For the next 47 years the base was utilized for flight practice, as well as other missions and control of the area's air space. In August 2002, a MC-130H airplane carrying seven airmen crashed in the town of Caguas, while en route from Roosevelt Roads to Rafael Hernández Airport in Aguadilla. All seven perished, in the largest air tragedy in Caguas history.
U.S. Naval Forces Southern Command (NAVSO) directs naval forces and interacts with partner nations to shape the maritime environment within United States Southern Command's Area Of Focus (AOF). With a focus on Theater Security Cooperation, NAVSO works to strengthen and build effective alliance and friendships, develop partner nation capabilities, and maintain U.S. operational access to defend the United States.
U.S. Naval Forces Southern Command, (COMUSNAVSO) was headquartered at Naval Station Roosevelt Roads, Puerto Rico was the Naval Component Commander to the U.S. Southern Command, based in Miami, Florida. It provides strategic and operational command and control for U.S. Naval Forces in South America, Central America and the Caribbean.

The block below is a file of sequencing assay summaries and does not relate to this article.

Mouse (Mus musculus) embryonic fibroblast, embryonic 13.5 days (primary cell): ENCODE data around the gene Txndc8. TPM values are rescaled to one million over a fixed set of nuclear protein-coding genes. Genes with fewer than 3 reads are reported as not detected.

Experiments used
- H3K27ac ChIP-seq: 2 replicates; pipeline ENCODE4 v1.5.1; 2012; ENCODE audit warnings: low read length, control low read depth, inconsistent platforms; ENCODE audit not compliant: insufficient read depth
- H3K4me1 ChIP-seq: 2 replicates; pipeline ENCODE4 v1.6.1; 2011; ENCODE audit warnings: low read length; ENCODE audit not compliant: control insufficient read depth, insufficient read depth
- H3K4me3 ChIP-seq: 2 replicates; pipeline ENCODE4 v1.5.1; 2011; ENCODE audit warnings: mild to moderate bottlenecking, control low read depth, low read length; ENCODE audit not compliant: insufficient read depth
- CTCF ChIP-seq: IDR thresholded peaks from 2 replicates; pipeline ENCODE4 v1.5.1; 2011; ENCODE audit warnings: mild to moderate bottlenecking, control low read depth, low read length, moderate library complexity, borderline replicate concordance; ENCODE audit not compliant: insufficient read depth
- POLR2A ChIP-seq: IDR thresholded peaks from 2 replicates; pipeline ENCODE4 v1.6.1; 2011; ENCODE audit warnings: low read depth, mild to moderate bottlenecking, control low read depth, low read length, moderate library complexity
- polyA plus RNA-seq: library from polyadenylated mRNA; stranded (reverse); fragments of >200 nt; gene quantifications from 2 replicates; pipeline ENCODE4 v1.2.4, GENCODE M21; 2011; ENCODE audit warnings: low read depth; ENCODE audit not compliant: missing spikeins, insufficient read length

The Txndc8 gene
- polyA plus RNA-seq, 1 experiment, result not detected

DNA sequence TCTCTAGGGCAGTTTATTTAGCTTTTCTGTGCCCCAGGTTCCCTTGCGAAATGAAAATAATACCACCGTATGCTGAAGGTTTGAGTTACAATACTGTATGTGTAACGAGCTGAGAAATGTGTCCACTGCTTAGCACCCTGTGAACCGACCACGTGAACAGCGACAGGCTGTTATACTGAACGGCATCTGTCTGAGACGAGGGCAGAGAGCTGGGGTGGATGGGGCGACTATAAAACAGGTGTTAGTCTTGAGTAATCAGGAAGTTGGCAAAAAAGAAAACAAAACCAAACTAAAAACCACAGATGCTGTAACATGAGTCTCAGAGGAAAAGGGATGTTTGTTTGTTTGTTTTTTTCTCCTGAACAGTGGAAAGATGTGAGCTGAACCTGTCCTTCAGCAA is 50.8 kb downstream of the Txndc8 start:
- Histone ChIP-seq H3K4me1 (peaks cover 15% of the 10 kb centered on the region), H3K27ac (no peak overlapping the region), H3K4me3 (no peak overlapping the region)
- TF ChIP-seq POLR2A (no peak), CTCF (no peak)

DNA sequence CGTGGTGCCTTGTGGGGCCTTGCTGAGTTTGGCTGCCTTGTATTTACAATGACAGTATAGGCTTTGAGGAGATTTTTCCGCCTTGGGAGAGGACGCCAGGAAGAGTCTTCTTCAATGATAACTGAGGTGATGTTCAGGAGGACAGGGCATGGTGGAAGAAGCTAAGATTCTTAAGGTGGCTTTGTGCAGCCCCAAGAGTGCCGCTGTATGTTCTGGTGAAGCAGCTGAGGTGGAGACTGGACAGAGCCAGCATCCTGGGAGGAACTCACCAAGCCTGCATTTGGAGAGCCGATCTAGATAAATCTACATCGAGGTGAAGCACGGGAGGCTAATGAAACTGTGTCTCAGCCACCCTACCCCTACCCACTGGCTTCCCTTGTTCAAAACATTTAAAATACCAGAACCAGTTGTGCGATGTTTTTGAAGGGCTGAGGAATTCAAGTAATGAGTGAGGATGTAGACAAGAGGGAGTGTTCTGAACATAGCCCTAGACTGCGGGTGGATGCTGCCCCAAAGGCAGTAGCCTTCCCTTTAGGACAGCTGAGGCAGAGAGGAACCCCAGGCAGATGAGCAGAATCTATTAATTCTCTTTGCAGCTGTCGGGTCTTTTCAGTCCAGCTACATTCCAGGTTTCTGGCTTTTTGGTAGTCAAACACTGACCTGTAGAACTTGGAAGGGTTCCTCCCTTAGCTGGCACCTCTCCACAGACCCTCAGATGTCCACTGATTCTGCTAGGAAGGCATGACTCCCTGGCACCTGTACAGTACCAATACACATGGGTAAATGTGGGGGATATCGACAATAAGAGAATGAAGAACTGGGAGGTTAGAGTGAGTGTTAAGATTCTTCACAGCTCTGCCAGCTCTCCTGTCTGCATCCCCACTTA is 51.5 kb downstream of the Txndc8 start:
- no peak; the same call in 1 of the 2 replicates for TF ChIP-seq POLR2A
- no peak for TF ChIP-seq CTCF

On 10 December 1999 the U.S. Navy established Commander, U.S. Naval Forces Southern Command, also known as NAVSOUTH, in a ceremony aboard USS Vicksburg (CG 69) inport Roosevelt Roads. The new organization is responsible for Navy operational forces in the United States Southern Command's area of responsibility (AOR), including Naval Special Warfare Unit Four, a training detachment for SEAL teams from the SOCOM operational area. It oversees U.S. naval forces participating in drug enforcement operations and interaction with South American naval forces, including the annual UNITAS operations around South America. As the Navy's senior representative, Commander, United States Naval Forces, Southern Command (COMUSNAVSO) serves as the principal liaison with the government of Puerto Rico. In January 2004 The Navy decided to relocate U.S. Naval Forces Southern Command (USNAVSO) from Naval Station Roosevelt Roads, Puerto Rico, to Naval Station Mayport, Florida. Since the Navy had to close Naval Station Roosevelt Roads by March 31, 2004, relocation of USNAVSO was a high priority.